Today’s “Risky Business” report lays out in stark numerical terms the likely economic impact of climate change on U.S. businesses and the U.S. economy. The initiative – co-chaired by former New York City Mayor Michael Bloomberg, former Treasury Secretary Henry Paulson, and former hedge fund manager Tom Steyer – brings high-profile attention to this issue in the hopes that highlighting the risks and potential costs will help spur action to manage the impacts and curb climate-altering emissions.
The report’s outline of the many costs of climate impacts is likely an underestimate. For example, the impacts of diminishing groundwater are difficult to calculate and are not included.
June 17, 2014
Contact: Amy Morsch, firstname.lastname@example.org, 703-516-4146
Center for Climate and Energy Solutions Honored as Gold Stevie® Award Winner in 2014 American Business AwardsSM
WASHINGTON – The Center for Climate and Energy Solutions (C2ES) was presented with a Gold Stevie® Award in the Global Issues Campaign of the Year category in The 12th Annual American Business Awards in Chicago on June 13.
More than 3,300 nominations from organizations of all sizes and in virtually every industry were submitted this year for consideration in a wide range of categories, including Most Innovative Company of the Year, Corporate Social Responsibility Program of the Year, and Executive of the Year. Stevie Award winners were selected by more than 240 executives worldwide who participated in the judging process.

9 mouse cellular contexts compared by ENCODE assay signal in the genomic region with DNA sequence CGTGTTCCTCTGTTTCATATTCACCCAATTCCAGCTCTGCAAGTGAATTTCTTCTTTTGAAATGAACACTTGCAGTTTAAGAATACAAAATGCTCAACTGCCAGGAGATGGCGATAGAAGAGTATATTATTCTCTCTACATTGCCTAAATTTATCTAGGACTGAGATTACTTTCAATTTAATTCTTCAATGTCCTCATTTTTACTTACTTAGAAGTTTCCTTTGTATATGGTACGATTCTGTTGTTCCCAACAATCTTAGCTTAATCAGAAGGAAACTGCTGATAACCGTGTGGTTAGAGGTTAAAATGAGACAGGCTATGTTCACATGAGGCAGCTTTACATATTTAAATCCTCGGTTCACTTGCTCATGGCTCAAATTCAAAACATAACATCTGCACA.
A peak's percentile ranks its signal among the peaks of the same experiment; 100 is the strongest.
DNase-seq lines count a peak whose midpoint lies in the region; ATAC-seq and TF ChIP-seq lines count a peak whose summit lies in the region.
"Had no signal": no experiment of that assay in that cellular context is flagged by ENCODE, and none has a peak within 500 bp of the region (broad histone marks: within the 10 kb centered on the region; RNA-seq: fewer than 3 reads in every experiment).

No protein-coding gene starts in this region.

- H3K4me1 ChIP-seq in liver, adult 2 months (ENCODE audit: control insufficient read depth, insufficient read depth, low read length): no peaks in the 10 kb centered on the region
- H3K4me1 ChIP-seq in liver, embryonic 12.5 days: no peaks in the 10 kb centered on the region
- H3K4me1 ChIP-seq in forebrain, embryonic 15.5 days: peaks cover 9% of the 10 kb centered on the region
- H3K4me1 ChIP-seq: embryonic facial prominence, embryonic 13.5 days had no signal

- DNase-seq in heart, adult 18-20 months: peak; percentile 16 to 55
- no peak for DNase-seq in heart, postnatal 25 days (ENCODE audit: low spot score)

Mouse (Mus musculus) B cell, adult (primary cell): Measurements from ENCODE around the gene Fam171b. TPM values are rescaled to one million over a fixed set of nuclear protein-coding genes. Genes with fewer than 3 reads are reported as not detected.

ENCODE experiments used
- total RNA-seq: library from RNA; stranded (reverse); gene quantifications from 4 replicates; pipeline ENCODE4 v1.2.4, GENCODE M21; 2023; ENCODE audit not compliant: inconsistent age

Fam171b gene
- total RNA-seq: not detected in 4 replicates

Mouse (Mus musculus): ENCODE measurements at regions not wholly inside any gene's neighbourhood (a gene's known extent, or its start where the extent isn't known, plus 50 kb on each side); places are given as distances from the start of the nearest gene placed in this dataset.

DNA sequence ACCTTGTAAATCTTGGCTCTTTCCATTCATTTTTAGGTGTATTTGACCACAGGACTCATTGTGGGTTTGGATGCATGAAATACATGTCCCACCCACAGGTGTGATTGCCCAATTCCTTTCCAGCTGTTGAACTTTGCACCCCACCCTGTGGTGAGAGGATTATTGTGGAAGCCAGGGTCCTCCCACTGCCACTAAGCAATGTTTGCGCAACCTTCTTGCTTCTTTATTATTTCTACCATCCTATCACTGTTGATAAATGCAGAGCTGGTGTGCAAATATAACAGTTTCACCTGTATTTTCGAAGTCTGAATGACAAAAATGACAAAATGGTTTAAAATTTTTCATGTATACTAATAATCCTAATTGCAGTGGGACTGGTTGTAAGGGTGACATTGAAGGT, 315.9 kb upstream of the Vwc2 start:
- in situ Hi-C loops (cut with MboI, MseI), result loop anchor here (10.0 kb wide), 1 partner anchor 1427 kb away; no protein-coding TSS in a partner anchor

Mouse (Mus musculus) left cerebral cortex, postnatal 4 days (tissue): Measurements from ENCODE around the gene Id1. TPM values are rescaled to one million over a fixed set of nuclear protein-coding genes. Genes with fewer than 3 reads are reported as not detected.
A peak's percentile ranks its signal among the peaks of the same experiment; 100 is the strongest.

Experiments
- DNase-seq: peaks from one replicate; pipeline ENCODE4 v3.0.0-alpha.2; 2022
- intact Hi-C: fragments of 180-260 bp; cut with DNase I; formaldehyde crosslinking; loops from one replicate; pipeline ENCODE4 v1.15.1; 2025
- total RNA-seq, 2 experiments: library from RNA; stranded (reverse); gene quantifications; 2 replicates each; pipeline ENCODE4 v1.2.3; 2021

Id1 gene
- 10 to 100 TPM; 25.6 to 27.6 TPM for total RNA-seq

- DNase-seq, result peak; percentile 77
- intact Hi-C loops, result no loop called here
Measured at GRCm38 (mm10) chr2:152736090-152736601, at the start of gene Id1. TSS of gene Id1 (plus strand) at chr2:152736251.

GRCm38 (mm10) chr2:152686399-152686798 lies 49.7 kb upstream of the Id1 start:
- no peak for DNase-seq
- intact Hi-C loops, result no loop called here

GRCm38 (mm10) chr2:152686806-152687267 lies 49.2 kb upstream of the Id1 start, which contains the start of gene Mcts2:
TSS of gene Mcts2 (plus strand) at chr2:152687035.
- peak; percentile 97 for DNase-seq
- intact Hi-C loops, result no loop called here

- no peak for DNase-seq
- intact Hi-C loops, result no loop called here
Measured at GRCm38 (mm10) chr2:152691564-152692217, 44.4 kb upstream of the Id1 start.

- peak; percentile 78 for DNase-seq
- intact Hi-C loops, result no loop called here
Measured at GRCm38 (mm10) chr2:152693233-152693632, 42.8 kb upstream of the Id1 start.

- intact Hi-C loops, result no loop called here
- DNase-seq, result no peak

The C2ES Make an Impact program won for the Global Energy Pledge Campaign it developed and delivered in partnership with the Bank of America. The Global Energy Pledge Campaign was available through the Bank of America’s My Environment employee engagement program, and was designed to harness the power of employees to act as message multipliers. Through the use of interactive technology and positive, globally relevant communications, the campaign engaged Bank of America employees from all over the world and generated thousands of commitments to reduce energy use.
“Building a culture of energy conservation in a company with employees in 29 countries around the world is no small feat,” said Katie Mandes, Director of the Make an Impact program. “This campaign provides a potential model for other companies with global operations that are seeking to engage and empower their employees on issues of importance.”
“It’s an honor for us to recognize and celebrate such an outstanding class of organizations and individuals,” said Michael Gallagher, president and founder of the Stevie Awards. “All of this year’s Gold, Silver and Bronze Stevie winners should be proud that the judges recognized their achievements and their ability to express those achievements in a way that captured the judges’ hearts and imaginations.”
Details about The American Business Awards and the lists of Stevie winners are available at www.StevieAwards.com/ABA.